Tuesday, April 15th, 2003

RE: Indexing State Income Tax Brackets and a Federal Bailout of the States
CONTACT: Mike Jerman, Vice President, 972-8814 or 808-8814 (cell)

State Lawmakers Need to Adjust State Income Tax Brackets for Inflation; Federal Lawmakers Should Not Bail Out State Governments

Today, April 15th marks the deadline for payment of state and local income taxes. On this occasion, the Taxpayers Association would like to call attention to two pressing issues:

1. State lawmakers need to adjust state income tax brackets to account for inflation

2. Federal lawmakers should not bail out state governments

Indexing State Income Tax Brackets

According to a study issued recently by the Taxpayers Association, Utah’s state and local tax burden as a percent of personal income increased 1.4% and is now 9th highest in the nation, up from 10th highest in the previous year and up from 17th highest in 1993. “Several factors impact Utah’s tax burden, including age demographics, but the state’s refusal to index income tax brackets for inflation also plays a major role”, said Mike Jerman, vice president of the Utah Taxpayers Association. “Every year, Utah taxpayers are hit with a $4 million tax increase because state income tax brackets are not indexed for inflation”.

“State income taxes are 24% higher in Utah than the national average because of outdated tax brackets, not excessively high rates. Utah’s highest marginal tax rate, 7%, is comparable to the highest rate in other states, but our highest rate kicks in at lower income levels. In Utah, a married couple pays the highest rate on taxable income above $8,626 while residents in other states do not pay the highest rate unless their taxable income exceeds $65,000”, Jerman added.

Failure to index tax brackets for inflation impacts lower and middle income taxpayers the hardest. “A Utahn with a taxable income of $14,000 will experience a 4% increase in state income taxes for a 3% increase in wages”, Jerman commented.

During tough fiscal times, indexing tax brackets is a tough sell. However, once the economy begins to recover, indexing tax brackets should be the first tax reform that the Utah legislature implements.

Bailing Out State Governments

State governments are facing fiscal problems nationwide, and pressure is being exerted on the U.S. Congress to have the federal government bail out the states. The Utah Taxpayers Association opposes such plans. The case against a federal bailout of the states is compelling:

1. The federal government cannot afford to bailout the states. The federal government is already running a huge deficit at nearly 3% of GDP and a huge debt at more than 60% of GDP. In FY2001, 10% of federal revenues were used to pay debt interest and another 6% was used to pay debt principal.

2. Most of the states’ fiscal pain is self-inflicted, not due to declining revenues. Nationwide, state spending growth increased by 86% from 1990 to 2001, well in excess of inflation and population growth. Federal spending by contrast increased at 49%. Even after adjusting for inflation and population growth, state spending nationwide increased by 20%.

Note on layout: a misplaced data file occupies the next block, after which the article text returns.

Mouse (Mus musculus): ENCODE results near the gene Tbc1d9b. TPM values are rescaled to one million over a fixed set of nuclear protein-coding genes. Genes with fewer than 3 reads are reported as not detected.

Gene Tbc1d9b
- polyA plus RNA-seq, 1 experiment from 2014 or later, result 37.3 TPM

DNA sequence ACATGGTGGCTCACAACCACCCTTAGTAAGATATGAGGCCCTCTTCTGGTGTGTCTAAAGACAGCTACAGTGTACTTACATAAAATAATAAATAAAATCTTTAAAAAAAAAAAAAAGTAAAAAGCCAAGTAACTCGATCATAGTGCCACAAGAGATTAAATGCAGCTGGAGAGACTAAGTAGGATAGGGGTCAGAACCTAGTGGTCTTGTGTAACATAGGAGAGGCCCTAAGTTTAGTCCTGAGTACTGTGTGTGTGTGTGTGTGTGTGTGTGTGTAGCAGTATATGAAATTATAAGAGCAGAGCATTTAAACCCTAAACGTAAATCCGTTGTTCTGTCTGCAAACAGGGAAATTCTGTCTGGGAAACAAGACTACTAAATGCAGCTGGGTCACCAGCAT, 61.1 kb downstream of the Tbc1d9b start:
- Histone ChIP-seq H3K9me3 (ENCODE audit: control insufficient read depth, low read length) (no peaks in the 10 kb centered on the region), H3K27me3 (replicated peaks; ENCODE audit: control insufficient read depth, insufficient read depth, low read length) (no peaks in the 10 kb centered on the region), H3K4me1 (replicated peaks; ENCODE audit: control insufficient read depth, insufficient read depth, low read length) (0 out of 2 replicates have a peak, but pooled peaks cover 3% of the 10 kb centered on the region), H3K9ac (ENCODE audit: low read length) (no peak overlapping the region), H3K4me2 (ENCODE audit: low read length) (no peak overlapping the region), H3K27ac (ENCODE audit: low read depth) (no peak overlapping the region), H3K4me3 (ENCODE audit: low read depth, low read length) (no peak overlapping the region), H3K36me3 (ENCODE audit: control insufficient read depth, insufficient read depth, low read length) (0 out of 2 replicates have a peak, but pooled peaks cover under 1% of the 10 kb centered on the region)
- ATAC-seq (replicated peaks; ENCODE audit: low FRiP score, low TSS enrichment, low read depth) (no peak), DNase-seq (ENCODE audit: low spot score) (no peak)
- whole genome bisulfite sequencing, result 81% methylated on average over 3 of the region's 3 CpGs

3. Excessive state spending occurred at a time when overall poverty rates as well as child poverty rates decreased, which should have reduced the demand for government services.

4. Bailing out the states will encourage long-term fiscal irresponsibility and would punish frugal states while benefiting states that would not control their expenditures.

5. A federal bailout increases the federal government’s role as middleman between state taxpayers and state government. In addition to increasing inefficiencies by having the feds impose taxes on state residents and then transferring these revenues back to the states, states should take a larger role in determining how they handle their own problems.

6. If the federal government bails out the states, Utah will be on the losing end compared to other states. Utah receives less federal dollars for social programs per capita than other states due to Utah’s low poverty rate.

7. By every measure, Utah state government spending has exceeded inflation and population growth. Adjusted for inflation and population growth, Utah’s total spending (general fund, uniform school fund, and transportation fund) increased by 25% from 1990 to 2001.

8. States are already excessively dependent upon federal dollars. Nearly 25% of Utah state government’s total revenues are from the federal government.

“Federal and state governments must focus on the long term concerns of economic growth, fiscally sound government, and the importance of personal responsibility”, Jerman said. “The budget debate focuses on the short-term needs of children and the indigent, but the debate must also consider the ability of these children to pay for the government that they will inherit”, Jerman concluded.